US: poor staffing in nursing homes was the “gasoline to COVID-19’s match”, witness tells Government hearing – aged care more dangerous to work in than logging or commercial fishing

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Inadequate staffing at nursing homes and long-term care facilities has been blamed for the estimated 54,000 death toll among aged care residents and workers.

The House’s Ways & Means Committee examined the impact of the coronavirus crisis on nursing homes last week.

“Poor staffing in long-term care facilities was the gasoline to COVID-19’s match,” Nicole Howell (pictured), executive director for Ombudsman Services of Contra Costa and Solano Counties, told the hearing.

Ms Howell explained that “within the long-term care industry, direct care workers on average earn only $1 to $2 more per hour over state minimum wage, forcing these dedicated people to work 60 to 80 hours per week at multiple locations.”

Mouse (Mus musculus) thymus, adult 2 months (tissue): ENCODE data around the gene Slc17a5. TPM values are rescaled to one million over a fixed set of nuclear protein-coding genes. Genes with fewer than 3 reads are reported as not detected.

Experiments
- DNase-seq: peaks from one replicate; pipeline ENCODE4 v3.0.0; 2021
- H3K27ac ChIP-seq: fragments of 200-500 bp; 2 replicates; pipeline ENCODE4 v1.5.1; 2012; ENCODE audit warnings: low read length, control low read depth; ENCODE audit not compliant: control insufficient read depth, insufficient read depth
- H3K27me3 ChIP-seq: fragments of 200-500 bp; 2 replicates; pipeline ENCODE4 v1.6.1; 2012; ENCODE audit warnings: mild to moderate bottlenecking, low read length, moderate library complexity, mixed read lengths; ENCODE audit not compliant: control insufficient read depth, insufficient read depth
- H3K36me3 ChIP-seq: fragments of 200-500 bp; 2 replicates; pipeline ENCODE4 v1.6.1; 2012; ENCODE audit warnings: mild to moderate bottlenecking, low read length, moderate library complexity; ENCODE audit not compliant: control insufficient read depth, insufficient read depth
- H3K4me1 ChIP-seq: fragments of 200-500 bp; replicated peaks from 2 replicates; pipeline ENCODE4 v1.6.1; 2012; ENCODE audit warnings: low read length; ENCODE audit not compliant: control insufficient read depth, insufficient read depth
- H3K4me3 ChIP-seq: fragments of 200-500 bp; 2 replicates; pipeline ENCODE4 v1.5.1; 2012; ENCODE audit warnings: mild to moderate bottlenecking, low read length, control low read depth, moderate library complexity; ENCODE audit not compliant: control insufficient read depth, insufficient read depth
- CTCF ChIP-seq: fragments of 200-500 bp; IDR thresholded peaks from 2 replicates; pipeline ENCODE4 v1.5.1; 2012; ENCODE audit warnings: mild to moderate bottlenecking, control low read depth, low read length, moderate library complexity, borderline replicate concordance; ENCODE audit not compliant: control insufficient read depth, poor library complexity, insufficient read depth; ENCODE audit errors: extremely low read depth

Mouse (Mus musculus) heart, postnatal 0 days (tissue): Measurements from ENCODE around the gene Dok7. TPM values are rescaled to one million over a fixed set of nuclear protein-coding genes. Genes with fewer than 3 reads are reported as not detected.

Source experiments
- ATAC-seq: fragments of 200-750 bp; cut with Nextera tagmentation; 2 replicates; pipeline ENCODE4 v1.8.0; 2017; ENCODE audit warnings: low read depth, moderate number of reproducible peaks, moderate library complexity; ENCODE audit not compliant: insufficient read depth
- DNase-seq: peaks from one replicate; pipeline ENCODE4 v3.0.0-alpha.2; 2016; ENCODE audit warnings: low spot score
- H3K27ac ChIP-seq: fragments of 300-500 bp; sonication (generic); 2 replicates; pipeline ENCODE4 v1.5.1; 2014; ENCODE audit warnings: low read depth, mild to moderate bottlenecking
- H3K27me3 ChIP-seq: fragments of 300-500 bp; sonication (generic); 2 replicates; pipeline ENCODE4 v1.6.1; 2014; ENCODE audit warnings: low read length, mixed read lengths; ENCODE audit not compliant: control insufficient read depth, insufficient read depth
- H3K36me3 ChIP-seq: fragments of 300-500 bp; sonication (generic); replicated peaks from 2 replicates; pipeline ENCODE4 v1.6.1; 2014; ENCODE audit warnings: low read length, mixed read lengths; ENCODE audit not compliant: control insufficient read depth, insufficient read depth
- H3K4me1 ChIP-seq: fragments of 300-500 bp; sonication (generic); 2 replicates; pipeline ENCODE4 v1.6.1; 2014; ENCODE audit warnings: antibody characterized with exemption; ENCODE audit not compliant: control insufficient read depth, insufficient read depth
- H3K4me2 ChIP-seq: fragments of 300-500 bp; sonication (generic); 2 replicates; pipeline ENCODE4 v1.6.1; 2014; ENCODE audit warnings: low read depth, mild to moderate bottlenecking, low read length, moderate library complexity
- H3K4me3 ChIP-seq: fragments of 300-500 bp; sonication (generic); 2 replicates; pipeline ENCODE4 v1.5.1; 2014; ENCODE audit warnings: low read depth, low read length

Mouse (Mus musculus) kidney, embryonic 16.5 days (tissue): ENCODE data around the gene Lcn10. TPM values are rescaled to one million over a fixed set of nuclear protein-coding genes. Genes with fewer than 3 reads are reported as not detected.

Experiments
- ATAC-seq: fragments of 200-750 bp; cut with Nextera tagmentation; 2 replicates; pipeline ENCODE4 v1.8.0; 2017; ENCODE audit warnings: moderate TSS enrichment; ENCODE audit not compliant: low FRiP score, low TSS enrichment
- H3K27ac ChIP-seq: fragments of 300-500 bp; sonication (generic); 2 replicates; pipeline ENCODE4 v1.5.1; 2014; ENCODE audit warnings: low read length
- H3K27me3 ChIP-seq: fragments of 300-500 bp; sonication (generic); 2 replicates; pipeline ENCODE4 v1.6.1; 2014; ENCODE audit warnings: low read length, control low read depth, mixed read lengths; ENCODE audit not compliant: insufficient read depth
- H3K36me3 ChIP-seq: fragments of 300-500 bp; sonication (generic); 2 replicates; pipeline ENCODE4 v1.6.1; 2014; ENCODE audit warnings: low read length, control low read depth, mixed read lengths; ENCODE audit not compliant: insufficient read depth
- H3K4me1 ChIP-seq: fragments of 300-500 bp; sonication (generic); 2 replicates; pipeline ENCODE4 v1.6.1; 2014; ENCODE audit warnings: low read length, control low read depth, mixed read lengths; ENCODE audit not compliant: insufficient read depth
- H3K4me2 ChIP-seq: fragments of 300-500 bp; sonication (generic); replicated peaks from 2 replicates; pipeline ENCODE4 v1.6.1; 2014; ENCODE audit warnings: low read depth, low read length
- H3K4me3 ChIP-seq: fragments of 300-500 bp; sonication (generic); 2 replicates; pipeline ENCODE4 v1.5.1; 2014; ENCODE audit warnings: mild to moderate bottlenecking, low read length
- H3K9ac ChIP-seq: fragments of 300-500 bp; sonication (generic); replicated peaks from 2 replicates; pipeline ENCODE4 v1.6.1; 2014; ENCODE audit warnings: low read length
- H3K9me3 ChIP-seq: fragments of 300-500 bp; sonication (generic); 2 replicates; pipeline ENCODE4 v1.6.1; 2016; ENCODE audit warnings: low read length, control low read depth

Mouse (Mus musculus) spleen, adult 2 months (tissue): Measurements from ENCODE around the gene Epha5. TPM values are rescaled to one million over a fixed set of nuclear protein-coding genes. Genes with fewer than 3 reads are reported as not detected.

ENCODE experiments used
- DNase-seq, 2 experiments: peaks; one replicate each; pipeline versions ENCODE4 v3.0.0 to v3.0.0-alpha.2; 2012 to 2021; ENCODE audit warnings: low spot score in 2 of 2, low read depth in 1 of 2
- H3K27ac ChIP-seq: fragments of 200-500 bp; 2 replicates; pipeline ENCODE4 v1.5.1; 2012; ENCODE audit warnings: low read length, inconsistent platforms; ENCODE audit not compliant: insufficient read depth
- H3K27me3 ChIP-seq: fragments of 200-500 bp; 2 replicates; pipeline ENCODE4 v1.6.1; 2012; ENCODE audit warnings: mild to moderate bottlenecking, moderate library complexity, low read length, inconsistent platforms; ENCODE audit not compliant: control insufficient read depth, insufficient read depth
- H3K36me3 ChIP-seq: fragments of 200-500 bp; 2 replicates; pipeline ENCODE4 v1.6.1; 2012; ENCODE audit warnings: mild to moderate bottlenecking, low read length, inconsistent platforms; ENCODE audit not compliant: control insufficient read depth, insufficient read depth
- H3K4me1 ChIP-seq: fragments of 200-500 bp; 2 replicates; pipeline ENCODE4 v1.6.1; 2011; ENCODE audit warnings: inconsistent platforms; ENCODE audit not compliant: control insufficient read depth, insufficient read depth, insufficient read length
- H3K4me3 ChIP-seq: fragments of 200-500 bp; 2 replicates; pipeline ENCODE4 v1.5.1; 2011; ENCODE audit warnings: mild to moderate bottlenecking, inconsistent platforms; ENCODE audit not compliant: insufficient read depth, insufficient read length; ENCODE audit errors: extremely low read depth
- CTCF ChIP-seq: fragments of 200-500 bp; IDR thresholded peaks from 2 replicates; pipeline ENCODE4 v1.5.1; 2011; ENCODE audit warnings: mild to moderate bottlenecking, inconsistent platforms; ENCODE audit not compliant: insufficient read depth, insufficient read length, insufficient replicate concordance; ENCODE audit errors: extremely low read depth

“Meaning you can have a caregiver that works at one facility where there are active COVID-19 infections who are forced to work at a second location and may transmit the virus to residents,” she added.

David Grabowski, Ph.D., Harvard professor and healthcare policy expert, said: “Staff are frightened given the lack of COVID testing and PPE, and for good reason,” he said.

“New federal COVID data suggests that over 500 staff nationally have died from COVID – making nursing home caregiver the most dangerous job right now in America, with a higher death rate than logging workers and commercial fisherman.”

The Centers for Medicare & Medicaid Services (CMS) issued a blueprint for reopening nursing homes last month, but the guidelines require homes to provide universal testing of residents as a prerequisite before they can even start the process.

With many homes lacking the funding to test residents, most remained closed to visitors.

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